The ivy is about to flower around here – which for me means I need to hurry and take off any honey that we’d like from the hives. We have lots of ivy around here and it normally provides enough nectar for my bees to have enough stores to get through the winter.
The hives we use are made up of a series of boxes stacked up on each other. The bottom box is the deepest and is called the brood box – where the queen lays her eggs to raise more bees. The boxes above are called supers and this is where the bees store the honey. Over the summer we add more supers as they are needed and remove them once they are full. I know without looking when they are full because I can barely lift them.
Last weekend we were so pleased to be able to take the first honey of the year from our hives. We’d been waiting for the honey comb to be capped, which means that it has a low enough water content to prevent fermentation.
The sweet floral smell that filled our kitchen was divine… Once the honey is extracted, we let it filter through a coarse sieve and then let it stand for a few days. We then jar and label it.
We are very happy to offer some of our first honey of the season for sale in our shop – I hope that you enjoy it as much as we do!
This week the bees have been working really hard. The long days mean they are out flying early and I’ve seen them still at work at 9:30 at night! The supers are starting to feel very heavy, but they are still working on capping the honey so it isn’t ready to take any yet.
When I took the roof off one of our home hives today I could see hundreds of bees packing nectar into the comb.
When I pulled out a frame it looked like this…
When honey is “ripe” the bees cap it with white wax, which seals it in and prevents any moisture or contaminates getting into the honey. I was impressed to see how quickly they have been working, it was just a couple of weeks ago that I’d put in this frame – back then it looked like this…
You can see that I have been using just a small strip of wax foundation as a guide for bees. They have built a complete comb, filled it and capped most of it!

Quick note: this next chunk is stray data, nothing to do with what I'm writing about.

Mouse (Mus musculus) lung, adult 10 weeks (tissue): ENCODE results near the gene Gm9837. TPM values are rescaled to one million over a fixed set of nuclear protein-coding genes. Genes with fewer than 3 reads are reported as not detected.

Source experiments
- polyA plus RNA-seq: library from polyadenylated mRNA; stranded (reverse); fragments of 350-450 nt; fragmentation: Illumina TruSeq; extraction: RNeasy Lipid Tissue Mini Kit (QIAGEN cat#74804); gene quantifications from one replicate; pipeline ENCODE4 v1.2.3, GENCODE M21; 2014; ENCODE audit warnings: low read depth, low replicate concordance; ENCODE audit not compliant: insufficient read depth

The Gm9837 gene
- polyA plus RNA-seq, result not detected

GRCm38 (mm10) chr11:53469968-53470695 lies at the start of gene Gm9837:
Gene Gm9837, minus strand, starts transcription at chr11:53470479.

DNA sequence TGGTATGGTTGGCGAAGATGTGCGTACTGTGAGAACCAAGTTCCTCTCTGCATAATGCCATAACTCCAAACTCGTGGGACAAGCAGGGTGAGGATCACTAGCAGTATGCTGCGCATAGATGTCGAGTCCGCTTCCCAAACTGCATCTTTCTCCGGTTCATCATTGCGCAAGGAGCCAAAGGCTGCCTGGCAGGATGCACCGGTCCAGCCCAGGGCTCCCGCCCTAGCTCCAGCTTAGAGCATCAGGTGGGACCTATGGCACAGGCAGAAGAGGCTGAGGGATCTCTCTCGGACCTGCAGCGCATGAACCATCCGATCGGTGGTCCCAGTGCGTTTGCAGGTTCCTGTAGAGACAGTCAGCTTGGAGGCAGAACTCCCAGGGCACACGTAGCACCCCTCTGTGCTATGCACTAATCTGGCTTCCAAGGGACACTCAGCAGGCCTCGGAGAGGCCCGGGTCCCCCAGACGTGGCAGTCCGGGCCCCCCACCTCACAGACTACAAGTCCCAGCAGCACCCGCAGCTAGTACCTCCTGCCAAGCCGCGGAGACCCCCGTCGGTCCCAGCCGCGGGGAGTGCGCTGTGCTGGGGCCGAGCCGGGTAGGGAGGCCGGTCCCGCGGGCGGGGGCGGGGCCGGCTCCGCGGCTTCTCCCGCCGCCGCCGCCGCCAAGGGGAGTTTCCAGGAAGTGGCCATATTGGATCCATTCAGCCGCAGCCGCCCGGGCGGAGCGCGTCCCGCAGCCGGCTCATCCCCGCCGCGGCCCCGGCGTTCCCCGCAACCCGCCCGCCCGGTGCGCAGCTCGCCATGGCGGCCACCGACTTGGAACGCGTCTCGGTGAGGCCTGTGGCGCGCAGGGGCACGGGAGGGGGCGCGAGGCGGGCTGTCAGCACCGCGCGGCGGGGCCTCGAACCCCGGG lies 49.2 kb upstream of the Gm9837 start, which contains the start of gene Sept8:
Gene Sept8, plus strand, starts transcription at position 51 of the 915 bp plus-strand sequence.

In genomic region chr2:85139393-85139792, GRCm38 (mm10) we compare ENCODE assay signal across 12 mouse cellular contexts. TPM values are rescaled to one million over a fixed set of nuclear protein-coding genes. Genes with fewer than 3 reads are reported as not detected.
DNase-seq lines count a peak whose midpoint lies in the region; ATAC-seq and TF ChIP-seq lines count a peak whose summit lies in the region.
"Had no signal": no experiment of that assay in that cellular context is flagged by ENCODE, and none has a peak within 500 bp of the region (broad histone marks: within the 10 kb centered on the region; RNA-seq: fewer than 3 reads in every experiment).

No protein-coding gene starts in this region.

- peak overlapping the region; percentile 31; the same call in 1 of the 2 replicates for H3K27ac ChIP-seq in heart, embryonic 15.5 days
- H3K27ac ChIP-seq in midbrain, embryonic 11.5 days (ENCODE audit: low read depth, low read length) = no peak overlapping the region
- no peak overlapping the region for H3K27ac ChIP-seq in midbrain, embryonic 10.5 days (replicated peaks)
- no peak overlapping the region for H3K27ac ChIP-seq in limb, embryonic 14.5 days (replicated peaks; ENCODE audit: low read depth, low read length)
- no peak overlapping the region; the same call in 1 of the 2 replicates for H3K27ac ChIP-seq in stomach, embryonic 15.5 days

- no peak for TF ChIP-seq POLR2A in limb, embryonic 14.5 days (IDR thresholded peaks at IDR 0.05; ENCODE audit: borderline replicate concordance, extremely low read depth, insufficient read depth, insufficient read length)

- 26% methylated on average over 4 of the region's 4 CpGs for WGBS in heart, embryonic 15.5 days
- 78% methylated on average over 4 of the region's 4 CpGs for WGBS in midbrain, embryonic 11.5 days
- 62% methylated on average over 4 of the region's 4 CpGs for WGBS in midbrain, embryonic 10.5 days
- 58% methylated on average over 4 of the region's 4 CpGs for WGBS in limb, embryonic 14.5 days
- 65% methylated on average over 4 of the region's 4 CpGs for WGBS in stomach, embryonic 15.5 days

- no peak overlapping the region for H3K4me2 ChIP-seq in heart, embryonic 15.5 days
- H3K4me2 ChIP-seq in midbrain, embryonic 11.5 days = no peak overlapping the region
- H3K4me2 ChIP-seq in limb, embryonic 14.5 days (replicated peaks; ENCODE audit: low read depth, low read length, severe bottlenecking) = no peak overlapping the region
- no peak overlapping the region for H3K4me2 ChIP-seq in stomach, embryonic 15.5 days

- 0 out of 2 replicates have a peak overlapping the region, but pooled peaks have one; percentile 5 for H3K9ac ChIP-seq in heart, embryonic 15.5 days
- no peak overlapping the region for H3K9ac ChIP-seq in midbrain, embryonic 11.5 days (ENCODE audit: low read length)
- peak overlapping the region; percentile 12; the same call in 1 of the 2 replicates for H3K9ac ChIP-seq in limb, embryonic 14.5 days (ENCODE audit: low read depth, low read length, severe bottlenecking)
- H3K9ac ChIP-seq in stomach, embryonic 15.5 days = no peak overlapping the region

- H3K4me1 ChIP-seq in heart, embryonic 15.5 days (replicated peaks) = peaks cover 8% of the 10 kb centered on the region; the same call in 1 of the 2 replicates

All our home hives have several supers on at the moment. When I took the top layer off in one hive a small bit of comb that had been built between the layers of supers was pulled off. The picture below shows the bees springing into action and cleaning up the spilled honey within a few seconds – they don’t waste a drop.
Today I’ve written a guest post over at International Elf Service – follow this link to see it!
In our front garden we have an established Cotoneaster horizontalis which I think has to be one of the best plants that you can plant for bees. It has been flowering for about 3 weeks and is always covered in bees. Even in the evening when the honey bees have gone home the bumble bees are busy on it. It is literally coverered in flowers – must must have one of the highest flower to plant area ratios in the world! This afternoon I spent a few minutes watching it and I counted 4 sorts of bees in that short time. The added bonus is that it sets tiny red berries which the birds guzzle through the winter.
I don’t know how much nectar or pollen it yields, but the bees adore it and it is a pleasure watching them at work.
Spring is really underway here now! I’m so pleased to see different kinds of bees visiting the flowers that we’ve planted in our garden. I love this combination of primroses and grape hyacinth – I’ve been dreaming of it through the depths of winter.
Our broad beans are flowering too!
On our street these plum and greengage trees are buzzing with bees.
In our shady front garden our camellias are finally flowering – they are a whole month behind the ones across the road that enjoy full sunshine. Isn’t that white one perfection?
Last night was Burns Night, and as we are partial to a bit of haggis we decided to invite a few friends and make a traditional meal.
For the first time I made cranachan using our honey, and I have to say that it was really delicious!
I used the recipe from here http://www.bbc.co.uk/food/recipes/cranachan_66101
The only thing I would say is that the recipe makes enough for 8.
This morning was mild and the sun even came out! I spotted one of our kittens chasing a bee outside, so I went to have a look at our hives. It was fantastic to see bees busily zipping in and out of the hive – I haven’t seen them flying for several weeks because it has been too cold – We have to leave them in peace and not disturb the cluster that they form to keep warm, so it is always a relief to see them out and about again.
This time of the year is quiet for the bees, they spend most of the time clustered inside their hives keeping warm. On the few bright days we have had recently there have been a few bees nipping out to relieve themselves, but they quickly zip back into the hive.
I have been tying up our boxes of cut comb ready for Christmas – I think they make a lovely gift. My favourite way to eat it is to spread a chunk on to some hot toast to enjoy with a big mug of tea …. Mmmmmm!
When we extract the honey it isn’t jarred straight away. First we leave it to settle for a few days in a large stainless steel tank. This allows any air bubbles to rise to the top, making a scum on the surface which can then be skimmed off. This scum is perfectly edible, so we put it into our large honey pots that live on our kitchen worktop. It feels so luxurious having honey permanently on standby!